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Kunsthaus Zurich to present "Winter Tales. Winter in art from the Renaissance to Impressionism"
Pieter Brueghel the Younger, Return from the Inn, after 1616. Oil and tempera on wood, 40,8 x 64,5 cm. The Montreal Museum of Fine Arts, Schenkung der Familie Maxwell 1955.

ZURICH.- From 10 February to 29 April 2012 the Kunsthaus Zürich is staging a thematic exhibition focusing on depictions of winter from the Renaissance to Impressionism. Entitled ‘Winter Tales,’ it includes some 120 works by artists such Pieter Brueghel the Younger, Jacob van Ruisdael, Francisco de Goya, Kazimir Malevich, Claude Monet, Edvard Munch and many other European painters. For the first time in a Swiss art museum, it brings together the hand-carved, opulently gilded sleighs of Austria’s ruling family and sumptuous Flemish tapestries.

The creation myths of most great civilizations generally agree that winter came into the world as a punishment and a plague. Until the Middle Ages, its arrival imperilled food supplies and health in a predominantly agrarian society that was at the mercy of nature. Since then, social and technological progress have combined to progressively mitigate winter's impact. The Kunsthaus Zürich exhibition also highlights the pleasurable aspects of the season, and its timing has been deliberately chosen to herald the arrival of spring.

Having fallen out of fashion after the Renaissance, the winter landscape was rediscovered by artists in the late 18th century. Initially, the harsh season is romanticized; later, artists turn their attention to the subtle palette of winter colours. The display in the large exhibition gallery of the Kunsthaus Zürich ranges from large-format depictions of Napoleon’s army stranded amid the ice and snow – the very picture of misery and suffering – to frozen ponds and rivers, magnificent still lives and the pleasures of ice skating.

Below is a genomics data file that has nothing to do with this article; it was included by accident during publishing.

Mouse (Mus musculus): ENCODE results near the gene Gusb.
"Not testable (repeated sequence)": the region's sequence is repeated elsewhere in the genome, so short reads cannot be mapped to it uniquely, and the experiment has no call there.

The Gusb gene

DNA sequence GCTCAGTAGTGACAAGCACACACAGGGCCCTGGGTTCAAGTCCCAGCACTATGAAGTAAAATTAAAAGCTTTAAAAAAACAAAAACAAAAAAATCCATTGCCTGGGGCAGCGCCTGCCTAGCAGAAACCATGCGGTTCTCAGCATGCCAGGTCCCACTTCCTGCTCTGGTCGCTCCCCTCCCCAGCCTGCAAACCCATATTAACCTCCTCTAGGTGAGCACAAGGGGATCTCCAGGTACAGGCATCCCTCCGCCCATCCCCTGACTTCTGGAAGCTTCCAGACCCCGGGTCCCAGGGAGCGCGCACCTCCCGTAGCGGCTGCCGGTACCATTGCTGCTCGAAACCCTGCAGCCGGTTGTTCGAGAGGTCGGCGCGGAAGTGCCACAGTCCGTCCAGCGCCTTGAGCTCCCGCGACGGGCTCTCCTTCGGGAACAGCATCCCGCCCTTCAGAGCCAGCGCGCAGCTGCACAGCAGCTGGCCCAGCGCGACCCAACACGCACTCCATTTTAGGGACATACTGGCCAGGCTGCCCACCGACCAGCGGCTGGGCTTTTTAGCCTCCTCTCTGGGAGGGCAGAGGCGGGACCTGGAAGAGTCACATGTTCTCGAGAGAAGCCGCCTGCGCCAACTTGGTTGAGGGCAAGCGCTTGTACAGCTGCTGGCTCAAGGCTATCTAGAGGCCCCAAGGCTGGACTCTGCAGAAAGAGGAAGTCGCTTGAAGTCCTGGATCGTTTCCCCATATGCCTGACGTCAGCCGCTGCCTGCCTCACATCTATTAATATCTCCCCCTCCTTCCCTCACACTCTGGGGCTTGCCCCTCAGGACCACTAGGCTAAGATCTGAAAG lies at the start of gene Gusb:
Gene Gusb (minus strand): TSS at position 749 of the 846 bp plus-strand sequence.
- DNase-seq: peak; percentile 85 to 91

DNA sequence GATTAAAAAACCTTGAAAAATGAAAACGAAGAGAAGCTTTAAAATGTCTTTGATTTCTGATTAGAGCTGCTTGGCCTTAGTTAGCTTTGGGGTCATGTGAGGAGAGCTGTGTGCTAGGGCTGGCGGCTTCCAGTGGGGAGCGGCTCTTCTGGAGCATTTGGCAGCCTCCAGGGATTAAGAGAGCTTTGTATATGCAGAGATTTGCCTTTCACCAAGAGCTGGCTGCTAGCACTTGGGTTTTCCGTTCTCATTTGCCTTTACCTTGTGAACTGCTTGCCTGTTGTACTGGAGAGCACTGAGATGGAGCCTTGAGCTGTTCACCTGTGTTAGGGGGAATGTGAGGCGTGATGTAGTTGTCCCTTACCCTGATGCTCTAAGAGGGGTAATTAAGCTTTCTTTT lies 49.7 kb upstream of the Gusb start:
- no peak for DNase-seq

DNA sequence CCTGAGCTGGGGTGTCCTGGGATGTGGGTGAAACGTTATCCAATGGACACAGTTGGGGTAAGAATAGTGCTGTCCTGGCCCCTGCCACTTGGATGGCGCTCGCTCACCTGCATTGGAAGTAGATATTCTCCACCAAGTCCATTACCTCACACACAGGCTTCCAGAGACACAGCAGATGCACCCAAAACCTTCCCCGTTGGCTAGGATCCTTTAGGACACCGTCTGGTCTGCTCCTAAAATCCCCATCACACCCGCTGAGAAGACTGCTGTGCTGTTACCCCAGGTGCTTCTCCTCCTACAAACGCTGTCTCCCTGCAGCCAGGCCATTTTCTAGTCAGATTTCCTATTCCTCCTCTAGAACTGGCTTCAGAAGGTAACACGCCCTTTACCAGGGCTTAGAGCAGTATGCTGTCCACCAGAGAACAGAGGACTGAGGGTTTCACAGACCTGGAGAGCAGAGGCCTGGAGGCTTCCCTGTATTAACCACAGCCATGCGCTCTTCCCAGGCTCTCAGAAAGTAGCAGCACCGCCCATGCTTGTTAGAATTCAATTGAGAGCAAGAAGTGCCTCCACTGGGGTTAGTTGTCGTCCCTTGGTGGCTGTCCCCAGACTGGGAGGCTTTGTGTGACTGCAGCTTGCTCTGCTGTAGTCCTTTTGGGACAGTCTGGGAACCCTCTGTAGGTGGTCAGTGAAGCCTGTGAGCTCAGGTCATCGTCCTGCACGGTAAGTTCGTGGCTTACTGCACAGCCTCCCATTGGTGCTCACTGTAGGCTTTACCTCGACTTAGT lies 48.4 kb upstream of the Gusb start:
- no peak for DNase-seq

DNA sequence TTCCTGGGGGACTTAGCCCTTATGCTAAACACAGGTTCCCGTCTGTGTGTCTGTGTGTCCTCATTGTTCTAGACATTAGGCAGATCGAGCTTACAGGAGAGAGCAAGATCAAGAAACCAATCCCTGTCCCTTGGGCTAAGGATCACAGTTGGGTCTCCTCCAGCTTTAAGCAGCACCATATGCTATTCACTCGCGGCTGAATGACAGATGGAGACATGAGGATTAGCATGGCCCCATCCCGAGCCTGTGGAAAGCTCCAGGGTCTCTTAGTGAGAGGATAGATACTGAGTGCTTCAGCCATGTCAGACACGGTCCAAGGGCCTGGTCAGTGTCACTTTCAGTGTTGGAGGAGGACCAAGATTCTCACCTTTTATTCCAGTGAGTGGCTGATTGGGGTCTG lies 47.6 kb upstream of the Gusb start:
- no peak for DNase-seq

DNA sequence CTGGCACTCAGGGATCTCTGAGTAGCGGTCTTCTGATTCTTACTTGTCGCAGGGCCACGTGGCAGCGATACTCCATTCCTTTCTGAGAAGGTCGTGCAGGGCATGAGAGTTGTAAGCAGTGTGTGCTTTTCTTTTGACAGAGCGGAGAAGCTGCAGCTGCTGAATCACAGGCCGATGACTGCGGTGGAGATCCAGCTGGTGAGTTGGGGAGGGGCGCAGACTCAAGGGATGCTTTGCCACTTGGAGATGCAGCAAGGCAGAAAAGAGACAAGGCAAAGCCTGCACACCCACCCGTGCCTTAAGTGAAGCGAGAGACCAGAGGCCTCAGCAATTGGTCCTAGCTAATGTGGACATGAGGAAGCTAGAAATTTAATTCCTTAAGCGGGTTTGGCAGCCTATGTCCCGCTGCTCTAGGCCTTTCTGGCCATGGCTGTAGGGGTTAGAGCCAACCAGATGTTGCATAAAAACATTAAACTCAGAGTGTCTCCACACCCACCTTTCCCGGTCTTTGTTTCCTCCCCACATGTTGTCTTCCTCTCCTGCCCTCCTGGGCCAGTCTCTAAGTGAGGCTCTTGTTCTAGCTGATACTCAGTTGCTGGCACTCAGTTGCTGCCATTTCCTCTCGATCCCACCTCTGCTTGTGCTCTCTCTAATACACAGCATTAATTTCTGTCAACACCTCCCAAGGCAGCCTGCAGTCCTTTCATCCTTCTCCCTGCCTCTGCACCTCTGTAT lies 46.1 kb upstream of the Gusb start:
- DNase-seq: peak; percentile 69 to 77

Kunsthaus Director Christoph Becker and guest curator Ronald de Leeuw present a wide-ranging, eclectic and international selection of more than 120 works of art from various genres created in Western Europe between 1450 and the 1920s. They include Dutch painting, a wealth of landscapes and Impressionist works together with Dutch allegories of the months, scenes of winter festivities and folk customs as well as still lives. Portraits and interiors offer an insight into the changing winter fashions and furnishings with which people sought to shield themselves from the cold and damp.

The selection of paintings, arranged by genres and schools, is complemented by a number of superb objects: large-format tapestries and a magnificent sleigh pulled by life-size horses, cups and goblets, delicate porcelain figures and vessels cut from semi-precious stones offer a captivating illustration of the exquisite craftsmanship deployed by supreme practitioners to satisfy their clients.


The many loans successfully negotiated over a three-year period in cooperation with the Kunsthistorisches Museum Vienna are drawn from some of the world’s leading museums, including the Musée d’Orsay and Musée du Louvre (Paris), the Metropolitan Museum of Art (New York), the National Gallery (London), Rijksmuseum (Amsterdam) as well as private collections and the museums’ own holdings.

Paintings by Pieter Brueghel the Younger hang side by side with works by Jacob van Ruisdael, Hendrick Avercamp, Jan van Goyen, Aert van der Neer, Francisco de Goya, Kazimir Malevich, Claude Monet, Alfred Sisley, Camille Pissarro and Edvard Munch.

In addition to these celebrated artists, the exhibition also presents painters whose work is rarely shown outside their country of birth; for some they will be a revelation, for others a chance to renew old acquaintances. Often they feature surprising motifs that are unique in the context of the exhibition. They include the monumental, part-frozen Niagara Falls (‘Chutes du niagara en hiver,’ 1857) by Hippolyte-Victor-Valentin Sebron and the autumn painting in the Japanese style by the Finnish artist Akseli Gallen Kallela entitled ‘L’automne’ (1902). Edouard Alexandre Odier’s painting depicts an episode in Napoleon’s retreat from Moscow, while Pierre-Maximilien Delafontaine portrays an ice skater in triumphant pose. From the serenity of German Romantic Carl Friedrich Lessing’s ‘Monastery Courtyard in the Snow,’ around 1829, visitors are thrust into the turbulent world of Roman carnival in around 1650, as depicted by Johannes Lingelbach.

‘Winter Tales’ begins in the Renaissance and guides visitors through 400 years of social and cultural history, through bad times and good, before finally emerging into the spring awakening of Impressionism.

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